Moreover, to be competitive in a public insurance market, insurance companies are not well served by charging overly high rates. Drivers have other choices and can shop elsewhere for insurance quotes, which leads to competition and keeps rates lower.

Myth: Insurance policies follow the driver.

Unfortunately, this myth can cause some problems. Insurance policies usually follow the car, not the driver. This means that just because you have insurance on one car doesn’t mean you can drive any car and be covered. It also means that if someone else drives your car, it’s your insurance that would cover them.

You need to have a policy on each car you own, and be aware that anyone you allow to drive your vehicle could wind up with a claim that your insurance company will pay out, potentially leading to an increase in premiums. Lend your car with caution.

These insurance myths can cause plenty of problems for drivers, but fortunately the truth makes it easier to navigate the world of insurance. You don’t have to be an insurance professional to shop for coverage and make use of that coverage like a pro. Knowing the truth behind insurance myths is often helpful.

  • Vic

    You claim the insurance rates are fair, how come when car have a winter tires there is no discount.
    It have been proved that the breaking distance reduced to half when you have winter tires.

    This year my insurnce gone up by 16% for no reason. thier explanation is that particular car(Honda CRV 1999) rated high this year.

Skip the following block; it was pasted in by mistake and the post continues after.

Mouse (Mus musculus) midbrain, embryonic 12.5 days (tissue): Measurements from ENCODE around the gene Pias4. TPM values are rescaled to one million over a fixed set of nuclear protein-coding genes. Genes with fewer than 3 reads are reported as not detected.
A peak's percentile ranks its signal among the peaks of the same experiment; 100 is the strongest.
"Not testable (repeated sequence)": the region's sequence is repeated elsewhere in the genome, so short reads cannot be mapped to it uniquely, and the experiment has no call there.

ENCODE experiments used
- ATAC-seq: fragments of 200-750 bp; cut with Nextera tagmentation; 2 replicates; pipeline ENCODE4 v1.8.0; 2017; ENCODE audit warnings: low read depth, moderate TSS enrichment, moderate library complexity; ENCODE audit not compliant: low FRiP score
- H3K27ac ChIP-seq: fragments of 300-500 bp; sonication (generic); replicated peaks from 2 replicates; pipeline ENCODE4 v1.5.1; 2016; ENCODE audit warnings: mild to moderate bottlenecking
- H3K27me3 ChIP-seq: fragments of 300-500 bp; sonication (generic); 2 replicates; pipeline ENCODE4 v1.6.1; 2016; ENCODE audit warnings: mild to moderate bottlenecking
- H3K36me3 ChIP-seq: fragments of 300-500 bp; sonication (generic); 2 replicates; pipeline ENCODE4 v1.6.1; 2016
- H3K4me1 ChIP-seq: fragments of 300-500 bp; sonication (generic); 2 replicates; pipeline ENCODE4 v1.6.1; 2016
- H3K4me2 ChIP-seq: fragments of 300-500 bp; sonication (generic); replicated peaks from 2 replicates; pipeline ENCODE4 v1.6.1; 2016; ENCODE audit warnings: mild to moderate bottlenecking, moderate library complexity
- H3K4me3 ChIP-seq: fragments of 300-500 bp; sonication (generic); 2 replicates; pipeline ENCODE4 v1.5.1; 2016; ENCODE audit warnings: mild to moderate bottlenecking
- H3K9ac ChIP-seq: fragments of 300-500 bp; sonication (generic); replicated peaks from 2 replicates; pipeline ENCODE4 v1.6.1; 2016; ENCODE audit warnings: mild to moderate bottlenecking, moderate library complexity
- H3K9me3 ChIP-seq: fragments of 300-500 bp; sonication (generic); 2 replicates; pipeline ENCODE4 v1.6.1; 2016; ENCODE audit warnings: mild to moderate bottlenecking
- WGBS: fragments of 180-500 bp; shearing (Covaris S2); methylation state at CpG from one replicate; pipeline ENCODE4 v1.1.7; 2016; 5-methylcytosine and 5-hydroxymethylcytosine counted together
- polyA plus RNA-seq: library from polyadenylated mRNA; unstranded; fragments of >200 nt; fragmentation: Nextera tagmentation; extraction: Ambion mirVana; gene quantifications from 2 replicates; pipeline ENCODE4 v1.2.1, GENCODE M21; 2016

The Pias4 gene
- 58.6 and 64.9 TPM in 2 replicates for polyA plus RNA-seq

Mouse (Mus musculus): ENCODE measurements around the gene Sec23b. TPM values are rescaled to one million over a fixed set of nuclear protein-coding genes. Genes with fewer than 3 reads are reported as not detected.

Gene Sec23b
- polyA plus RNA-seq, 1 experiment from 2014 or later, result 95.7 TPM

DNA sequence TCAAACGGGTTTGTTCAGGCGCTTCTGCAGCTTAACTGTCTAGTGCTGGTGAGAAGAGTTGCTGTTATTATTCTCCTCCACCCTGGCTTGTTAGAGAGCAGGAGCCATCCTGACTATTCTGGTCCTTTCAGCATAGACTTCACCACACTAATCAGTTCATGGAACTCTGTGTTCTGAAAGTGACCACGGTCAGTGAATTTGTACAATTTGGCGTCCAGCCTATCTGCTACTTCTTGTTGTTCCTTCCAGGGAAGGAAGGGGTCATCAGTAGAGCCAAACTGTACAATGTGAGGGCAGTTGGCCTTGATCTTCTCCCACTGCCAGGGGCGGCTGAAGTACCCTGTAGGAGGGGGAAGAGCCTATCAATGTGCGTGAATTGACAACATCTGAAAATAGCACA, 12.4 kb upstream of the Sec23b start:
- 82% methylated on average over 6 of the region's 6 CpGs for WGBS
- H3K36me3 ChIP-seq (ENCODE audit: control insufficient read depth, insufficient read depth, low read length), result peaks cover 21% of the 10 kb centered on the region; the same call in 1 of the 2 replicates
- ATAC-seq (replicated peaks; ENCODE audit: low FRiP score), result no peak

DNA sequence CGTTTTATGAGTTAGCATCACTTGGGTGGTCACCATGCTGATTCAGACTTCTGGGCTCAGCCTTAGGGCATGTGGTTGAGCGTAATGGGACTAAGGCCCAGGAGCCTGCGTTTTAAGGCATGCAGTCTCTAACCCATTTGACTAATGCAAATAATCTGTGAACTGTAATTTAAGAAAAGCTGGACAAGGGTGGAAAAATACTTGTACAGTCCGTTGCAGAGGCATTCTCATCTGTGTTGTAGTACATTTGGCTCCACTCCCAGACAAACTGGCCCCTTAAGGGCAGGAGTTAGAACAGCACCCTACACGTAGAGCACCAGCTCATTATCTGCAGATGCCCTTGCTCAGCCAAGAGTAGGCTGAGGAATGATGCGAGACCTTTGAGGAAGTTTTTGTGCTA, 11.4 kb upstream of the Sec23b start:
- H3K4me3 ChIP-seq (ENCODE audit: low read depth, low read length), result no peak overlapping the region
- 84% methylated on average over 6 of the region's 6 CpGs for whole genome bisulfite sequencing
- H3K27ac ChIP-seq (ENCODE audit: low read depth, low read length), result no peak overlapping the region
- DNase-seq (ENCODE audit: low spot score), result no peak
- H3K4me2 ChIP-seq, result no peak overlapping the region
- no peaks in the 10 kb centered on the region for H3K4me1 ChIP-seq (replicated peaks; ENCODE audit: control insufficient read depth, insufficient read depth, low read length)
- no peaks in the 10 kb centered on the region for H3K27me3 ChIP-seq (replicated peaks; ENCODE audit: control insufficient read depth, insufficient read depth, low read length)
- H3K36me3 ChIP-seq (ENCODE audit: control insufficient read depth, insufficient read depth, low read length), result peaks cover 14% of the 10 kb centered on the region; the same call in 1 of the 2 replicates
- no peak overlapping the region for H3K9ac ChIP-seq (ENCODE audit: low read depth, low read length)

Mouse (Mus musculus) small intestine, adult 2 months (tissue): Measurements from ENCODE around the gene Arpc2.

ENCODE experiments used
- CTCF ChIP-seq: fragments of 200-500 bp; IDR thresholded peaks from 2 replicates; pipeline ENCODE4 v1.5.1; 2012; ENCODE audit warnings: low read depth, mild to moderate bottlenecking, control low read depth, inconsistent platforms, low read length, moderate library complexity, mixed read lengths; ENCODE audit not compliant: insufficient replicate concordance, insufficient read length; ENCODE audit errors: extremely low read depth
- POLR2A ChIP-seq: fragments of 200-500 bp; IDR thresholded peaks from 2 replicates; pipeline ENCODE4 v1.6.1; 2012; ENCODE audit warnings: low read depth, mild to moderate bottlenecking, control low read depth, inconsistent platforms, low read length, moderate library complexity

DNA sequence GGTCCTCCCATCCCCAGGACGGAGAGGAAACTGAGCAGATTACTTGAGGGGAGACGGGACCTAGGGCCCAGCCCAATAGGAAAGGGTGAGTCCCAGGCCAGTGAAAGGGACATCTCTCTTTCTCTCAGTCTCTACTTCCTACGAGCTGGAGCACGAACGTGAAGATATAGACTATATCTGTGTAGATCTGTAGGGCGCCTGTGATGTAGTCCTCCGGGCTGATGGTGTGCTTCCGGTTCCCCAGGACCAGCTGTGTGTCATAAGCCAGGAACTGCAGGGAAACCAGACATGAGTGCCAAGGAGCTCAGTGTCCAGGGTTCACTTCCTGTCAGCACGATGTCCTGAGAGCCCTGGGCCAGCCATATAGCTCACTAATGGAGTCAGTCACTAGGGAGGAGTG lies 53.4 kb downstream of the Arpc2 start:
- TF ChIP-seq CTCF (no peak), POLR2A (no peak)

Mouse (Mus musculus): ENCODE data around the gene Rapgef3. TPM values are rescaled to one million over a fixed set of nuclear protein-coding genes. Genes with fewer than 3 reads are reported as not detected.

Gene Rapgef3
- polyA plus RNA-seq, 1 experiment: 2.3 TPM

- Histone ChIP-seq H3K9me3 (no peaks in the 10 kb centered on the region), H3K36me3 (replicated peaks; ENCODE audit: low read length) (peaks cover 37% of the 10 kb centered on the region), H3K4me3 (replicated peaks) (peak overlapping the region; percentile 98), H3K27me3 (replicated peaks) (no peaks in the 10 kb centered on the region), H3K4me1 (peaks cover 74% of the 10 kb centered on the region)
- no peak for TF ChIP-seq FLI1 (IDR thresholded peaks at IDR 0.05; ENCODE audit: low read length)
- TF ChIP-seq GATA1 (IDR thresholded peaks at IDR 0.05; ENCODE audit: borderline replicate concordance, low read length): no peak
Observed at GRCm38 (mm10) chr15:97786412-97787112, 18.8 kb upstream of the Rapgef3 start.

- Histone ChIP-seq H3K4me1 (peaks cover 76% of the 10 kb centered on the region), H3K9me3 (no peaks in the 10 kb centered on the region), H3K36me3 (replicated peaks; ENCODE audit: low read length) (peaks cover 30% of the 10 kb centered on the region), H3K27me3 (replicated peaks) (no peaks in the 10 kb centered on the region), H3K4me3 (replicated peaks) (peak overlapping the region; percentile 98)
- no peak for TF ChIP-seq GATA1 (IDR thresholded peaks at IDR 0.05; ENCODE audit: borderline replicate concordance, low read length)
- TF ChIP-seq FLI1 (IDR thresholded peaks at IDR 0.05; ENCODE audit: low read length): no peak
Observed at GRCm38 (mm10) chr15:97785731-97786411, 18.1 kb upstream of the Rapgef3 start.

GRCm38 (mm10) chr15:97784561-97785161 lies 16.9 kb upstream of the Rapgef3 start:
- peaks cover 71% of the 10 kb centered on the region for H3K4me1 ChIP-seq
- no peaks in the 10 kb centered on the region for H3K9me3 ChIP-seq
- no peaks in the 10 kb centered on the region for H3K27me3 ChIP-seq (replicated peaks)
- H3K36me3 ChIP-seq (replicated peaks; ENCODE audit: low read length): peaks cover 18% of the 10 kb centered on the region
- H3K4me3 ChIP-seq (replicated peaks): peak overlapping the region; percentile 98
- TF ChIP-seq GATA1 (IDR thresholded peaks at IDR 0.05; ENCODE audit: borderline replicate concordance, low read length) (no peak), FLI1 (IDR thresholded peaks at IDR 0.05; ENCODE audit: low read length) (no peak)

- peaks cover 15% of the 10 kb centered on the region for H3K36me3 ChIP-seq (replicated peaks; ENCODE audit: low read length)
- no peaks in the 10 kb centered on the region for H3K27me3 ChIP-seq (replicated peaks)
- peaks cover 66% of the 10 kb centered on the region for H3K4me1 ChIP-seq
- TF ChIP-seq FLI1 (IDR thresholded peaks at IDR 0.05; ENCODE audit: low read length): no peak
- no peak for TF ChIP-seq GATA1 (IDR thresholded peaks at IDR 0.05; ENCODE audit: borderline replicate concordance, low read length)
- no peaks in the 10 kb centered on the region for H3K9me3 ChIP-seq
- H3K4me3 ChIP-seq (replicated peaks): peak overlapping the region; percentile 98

Are these thinks make any sence to you ?

  • Nick – InsuranceHotline.com

    Hello Vic,

    Some insurance companies offer a discount when you have 4 winter tires installed. Shop around for car insurance quotes to get the best rate.

    Thank you.

  • Rob Iveson

    It appears that I have always misunderstood the rules governing the deductible on car insurance. Certainly no insurance company has ever advised me that the deductible does not apply on 0% At Fault cases.
    How do I make use of the Direct Compensation coverage in order to get my deducted payment back? With my current insurance company, I just closed a claim and have had another 0% At Fault claim closed a few years ago, both with the deductible applied.
    Please advise.

  • Nick – InsuranceHotline.com

    Hello Rob,

    Direct Compensation is an Ontario coverage so I don’t know if that’s where the issue is. It may also be that the 0% at fault was due to a hit and run claim where you could not identify the third party. In the case of a hit and run, the claim would have been paid out under the collision section of your policy which might be subject to a deductible. If your question is still not answered, you can take your issue up with your insurance company’s ombudsperson.

    Thank you

  • gloria

    why would some companies allow for buy back of a car which was totaled and others not. I have been told when asking to buy back my vehicle that ‘it is not for sale’. I have not been offerred a replacement amount for my vehicle (the car was worth much more than what was deemed by the insurance company as being worth based on year and mileage) and so I would like to purchase a similar car and use the old car for parts. Also if I still hold the ownership and haven’t accepted their offer can they do as they say and demand we turn over ownership?